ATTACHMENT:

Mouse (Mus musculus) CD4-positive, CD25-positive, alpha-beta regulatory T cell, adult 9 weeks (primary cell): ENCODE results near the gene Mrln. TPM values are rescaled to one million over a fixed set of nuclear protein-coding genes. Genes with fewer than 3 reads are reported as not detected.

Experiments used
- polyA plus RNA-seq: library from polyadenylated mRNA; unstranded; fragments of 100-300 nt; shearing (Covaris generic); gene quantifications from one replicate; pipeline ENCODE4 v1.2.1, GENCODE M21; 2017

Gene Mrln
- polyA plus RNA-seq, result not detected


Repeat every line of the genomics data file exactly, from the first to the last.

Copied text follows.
Mouse (Mus musculus) CD4-positive, CD25-positive, alpha-beta regulatory T cell, adult 9 weeks (primary cell): ENCODE results near the gene Mrln. TPM values are rescaled to one million over a fixed set of nuclear protein-coding genes. Genes with fewer than 3 reads are reported as not detected.

Experiments used
- polyA plus RNA-seq: library from polyadenylated mRNA; unstranded; fragments of 100-300 nt; shearing (Covaris generic); gene quantifications from one replicate; pipeline ENCODE4 v1.2.1, GENCODE M21; 2017

Gene Mrln
- polyA plus RNA-seq, result not detected